Developing practical guidelines and checklists for global burn care (February 2017)

February 28, 2017
Richard Bendell

In February 2017, Interburns held an international consensus meeting in Kathmandu Nepal to develop practical guidelines and checklists for burn care that can be used by individual clinicians working in resource-poor settings globally. The meeting was held over 5 days and included staff with a range of expertise including plastic surgeons, nurses, physiotherapists, occupational therapists and policy-makers. The 30 participants were from 9 countries including Afghanistan, Bangladesh, Egypt, India, Nepal and the West Bank, plus the USA, UK and Switzerland.

One of the key adaptations made to the meeting based on feedback from the participants was a shift away from unit-level policies to practical, actionable checklists that could be used by the staff team of a burn service in their daily practice. The participants felt that drafting unit-level policies would simply create policies that were formally adopted but of limited practical use in the daily operation of a service. Therefore, the programme was adapted to develop a number of checklists for key areas of practice – a daily checklist for a burns patient, checklists for discharge and follow-up, infection prevention/identification/control, pain management, surgical care, wound care etc. The meeting also reviewed the clinical guidelines developed by the International Society for Burn Injuries and examined how these could be practically implemented in low income settings.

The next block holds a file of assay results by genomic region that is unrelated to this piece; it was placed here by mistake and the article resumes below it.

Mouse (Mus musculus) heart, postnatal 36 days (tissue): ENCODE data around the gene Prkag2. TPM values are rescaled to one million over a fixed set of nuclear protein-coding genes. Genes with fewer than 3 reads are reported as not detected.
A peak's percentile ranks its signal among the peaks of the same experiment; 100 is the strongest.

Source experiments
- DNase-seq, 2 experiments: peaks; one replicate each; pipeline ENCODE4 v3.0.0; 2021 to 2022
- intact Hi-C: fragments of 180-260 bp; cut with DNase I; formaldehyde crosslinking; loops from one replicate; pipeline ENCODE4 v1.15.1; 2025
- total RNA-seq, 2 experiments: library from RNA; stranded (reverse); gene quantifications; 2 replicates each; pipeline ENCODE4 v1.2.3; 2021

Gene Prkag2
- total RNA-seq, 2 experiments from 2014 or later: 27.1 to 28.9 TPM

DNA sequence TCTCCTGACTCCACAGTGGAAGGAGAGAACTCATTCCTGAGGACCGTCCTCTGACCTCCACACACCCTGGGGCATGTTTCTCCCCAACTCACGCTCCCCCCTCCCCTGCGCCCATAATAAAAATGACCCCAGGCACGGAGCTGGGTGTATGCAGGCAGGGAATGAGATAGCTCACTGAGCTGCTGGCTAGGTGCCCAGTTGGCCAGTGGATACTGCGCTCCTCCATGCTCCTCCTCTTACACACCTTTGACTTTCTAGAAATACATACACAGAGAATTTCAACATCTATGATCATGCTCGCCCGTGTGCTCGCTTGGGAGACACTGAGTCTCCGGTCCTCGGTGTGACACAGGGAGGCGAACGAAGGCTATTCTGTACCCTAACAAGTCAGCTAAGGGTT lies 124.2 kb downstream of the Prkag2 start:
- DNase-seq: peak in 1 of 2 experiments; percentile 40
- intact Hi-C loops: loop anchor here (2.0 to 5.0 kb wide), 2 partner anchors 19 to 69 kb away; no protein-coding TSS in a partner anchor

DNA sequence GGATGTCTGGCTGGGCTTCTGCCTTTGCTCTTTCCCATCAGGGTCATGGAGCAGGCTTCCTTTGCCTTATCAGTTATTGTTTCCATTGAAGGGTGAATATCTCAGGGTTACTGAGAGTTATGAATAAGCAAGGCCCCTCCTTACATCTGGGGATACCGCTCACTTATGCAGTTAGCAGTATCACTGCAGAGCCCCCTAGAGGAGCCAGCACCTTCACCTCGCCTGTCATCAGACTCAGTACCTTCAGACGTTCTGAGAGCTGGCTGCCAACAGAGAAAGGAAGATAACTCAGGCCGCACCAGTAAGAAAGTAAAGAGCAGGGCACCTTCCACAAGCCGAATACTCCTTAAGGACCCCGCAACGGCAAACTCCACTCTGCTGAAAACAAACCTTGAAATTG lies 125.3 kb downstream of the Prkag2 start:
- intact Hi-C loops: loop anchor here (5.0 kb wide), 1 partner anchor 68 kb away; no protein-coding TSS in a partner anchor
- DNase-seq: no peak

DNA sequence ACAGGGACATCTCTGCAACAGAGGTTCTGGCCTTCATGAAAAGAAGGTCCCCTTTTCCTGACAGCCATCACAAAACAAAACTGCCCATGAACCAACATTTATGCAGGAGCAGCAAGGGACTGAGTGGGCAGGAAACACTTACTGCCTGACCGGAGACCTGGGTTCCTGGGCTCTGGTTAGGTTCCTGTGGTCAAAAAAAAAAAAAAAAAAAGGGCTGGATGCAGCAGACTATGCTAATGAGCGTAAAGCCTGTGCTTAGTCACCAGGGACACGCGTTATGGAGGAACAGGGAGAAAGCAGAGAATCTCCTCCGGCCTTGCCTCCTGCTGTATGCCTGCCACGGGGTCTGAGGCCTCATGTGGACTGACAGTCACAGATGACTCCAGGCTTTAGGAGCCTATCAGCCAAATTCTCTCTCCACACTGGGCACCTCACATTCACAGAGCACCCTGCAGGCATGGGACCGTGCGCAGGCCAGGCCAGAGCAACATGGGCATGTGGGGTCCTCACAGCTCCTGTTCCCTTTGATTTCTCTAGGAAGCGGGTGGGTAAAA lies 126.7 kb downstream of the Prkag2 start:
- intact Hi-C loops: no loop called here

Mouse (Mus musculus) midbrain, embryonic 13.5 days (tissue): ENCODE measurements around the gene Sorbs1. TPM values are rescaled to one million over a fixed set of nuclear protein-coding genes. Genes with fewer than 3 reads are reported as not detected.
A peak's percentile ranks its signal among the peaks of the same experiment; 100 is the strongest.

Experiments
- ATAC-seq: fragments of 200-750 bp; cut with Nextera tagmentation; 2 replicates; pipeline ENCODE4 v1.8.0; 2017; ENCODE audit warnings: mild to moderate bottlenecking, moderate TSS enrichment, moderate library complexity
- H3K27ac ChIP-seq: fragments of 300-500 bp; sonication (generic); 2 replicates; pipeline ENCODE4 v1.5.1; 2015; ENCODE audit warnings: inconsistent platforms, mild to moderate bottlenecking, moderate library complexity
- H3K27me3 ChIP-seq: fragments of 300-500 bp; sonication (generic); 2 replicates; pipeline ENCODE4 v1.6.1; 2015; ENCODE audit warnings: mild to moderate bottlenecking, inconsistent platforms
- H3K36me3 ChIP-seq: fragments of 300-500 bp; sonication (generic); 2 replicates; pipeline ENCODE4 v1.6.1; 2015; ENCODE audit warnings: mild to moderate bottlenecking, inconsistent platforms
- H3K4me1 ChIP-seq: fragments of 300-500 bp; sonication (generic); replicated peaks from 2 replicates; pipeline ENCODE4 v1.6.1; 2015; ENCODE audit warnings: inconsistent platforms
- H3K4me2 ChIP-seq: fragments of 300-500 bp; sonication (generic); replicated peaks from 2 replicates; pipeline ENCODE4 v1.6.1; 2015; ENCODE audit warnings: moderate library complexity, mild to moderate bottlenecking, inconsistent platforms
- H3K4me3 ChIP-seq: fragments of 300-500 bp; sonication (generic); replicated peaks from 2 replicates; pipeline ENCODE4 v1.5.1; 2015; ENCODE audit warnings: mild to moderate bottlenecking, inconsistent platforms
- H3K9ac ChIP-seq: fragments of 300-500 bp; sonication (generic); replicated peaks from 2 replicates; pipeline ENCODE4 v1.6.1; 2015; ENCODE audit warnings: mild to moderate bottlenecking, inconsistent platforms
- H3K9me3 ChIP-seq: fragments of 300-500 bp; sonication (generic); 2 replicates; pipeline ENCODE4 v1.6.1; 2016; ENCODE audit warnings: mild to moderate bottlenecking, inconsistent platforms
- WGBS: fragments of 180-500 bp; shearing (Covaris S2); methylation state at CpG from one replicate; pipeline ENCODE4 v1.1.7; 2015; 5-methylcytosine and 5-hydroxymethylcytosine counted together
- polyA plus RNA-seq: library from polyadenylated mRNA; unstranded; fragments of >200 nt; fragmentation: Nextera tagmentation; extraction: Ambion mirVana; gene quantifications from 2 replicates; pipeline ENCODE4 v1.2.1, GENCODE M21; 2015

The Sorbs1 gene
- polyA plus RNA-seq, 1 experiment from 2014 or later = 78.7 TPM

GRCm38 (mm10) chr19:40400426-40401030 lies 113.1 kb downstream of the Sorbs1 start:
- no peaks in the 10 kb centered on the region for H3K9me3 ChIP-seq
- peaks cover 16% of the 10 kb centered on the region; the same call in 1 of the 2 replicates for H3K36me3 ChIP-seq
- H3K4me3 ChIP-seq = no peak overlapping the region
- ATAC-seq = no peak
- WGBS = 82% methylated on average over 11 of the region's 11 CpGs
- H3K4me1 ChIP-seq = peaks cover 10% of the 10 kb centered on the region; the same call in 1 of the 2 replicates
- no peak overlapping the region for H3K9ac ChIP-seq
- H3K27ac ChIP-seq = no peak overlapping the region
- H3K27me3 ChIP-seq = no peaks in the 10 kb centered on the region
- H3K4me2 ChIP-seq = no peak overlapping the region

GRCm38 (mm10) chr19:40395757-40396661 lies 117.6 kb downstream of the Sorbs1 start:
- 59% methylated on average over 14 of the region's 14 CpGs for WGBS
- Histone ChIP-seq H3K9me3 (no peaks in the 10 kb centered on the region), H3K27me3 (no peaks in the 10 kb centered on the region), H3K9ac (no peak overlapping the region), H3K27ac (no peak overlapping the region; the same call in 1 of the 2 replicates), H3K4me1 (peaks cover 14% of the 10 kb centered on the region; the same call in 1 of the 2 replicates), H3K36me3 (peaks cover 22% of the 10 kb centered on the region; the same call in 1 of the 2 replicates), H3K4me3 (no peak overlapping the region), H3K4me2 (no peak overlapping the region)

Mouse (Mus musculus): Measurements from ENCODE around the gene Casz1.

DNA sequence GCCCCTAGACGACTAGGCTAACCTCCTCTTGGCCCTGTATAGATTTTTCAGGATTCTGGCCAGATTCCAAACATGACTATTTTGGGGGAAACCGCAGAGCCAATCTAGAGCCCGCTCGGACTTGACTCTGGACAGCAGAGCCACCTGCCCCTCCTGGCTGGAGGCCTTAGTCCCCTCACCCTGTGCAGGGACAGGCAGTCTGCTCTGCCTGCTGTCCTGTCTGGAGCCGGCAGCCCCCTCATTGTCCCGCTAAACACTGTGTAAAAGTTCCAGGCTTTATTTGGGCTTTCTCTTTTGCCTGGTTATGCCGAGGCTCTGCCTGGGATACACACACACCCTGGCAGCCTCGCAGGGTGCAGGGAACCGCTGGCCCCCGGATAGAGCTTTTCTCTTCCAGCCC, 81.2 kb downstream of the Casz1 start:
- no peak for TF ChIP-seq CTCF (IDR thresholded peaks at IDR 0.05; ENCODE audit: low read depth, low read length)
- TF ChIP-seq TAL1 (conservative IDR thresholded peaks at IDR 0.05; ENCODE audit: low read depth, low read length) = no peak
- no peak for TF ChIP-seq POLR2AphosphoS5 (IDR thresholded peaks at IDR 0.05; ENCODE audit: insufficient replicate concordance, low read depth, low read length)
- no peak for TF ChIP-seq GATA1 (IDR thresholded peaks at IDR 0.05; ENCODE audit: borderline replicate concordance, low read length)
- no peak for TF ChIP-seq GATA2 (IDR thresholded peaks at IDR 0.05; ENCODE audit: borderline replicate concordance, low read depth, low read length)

Ultimately, while these new resources have been developed with the initial aim of piloting them in services in Bangladesh and Nepal, our aim is for them to be globally relevant as a tool that is appropriate for service in resource-poor settings worldwide (whether in LMICs or conflict scenarios). These resources will be integrated into the wider capacity-building approach used by Interburns, which combines assessment, research, education and training with prevention programmes and advocacy, all developed and delivered in close collaboration with local teams.

Interburns would like to give a special thank you to the UK Department for International Development (UKAID) for funding this programme, as part of a larger multi-year project to improve burn care and prevention in Bangladesh, Nepal and other resource-poor countries globally. Thanks also to our partners in Nepal, Nepal Burn Society, for their role in hosting and organising the meeting, particularly programme manager Anil Dhital.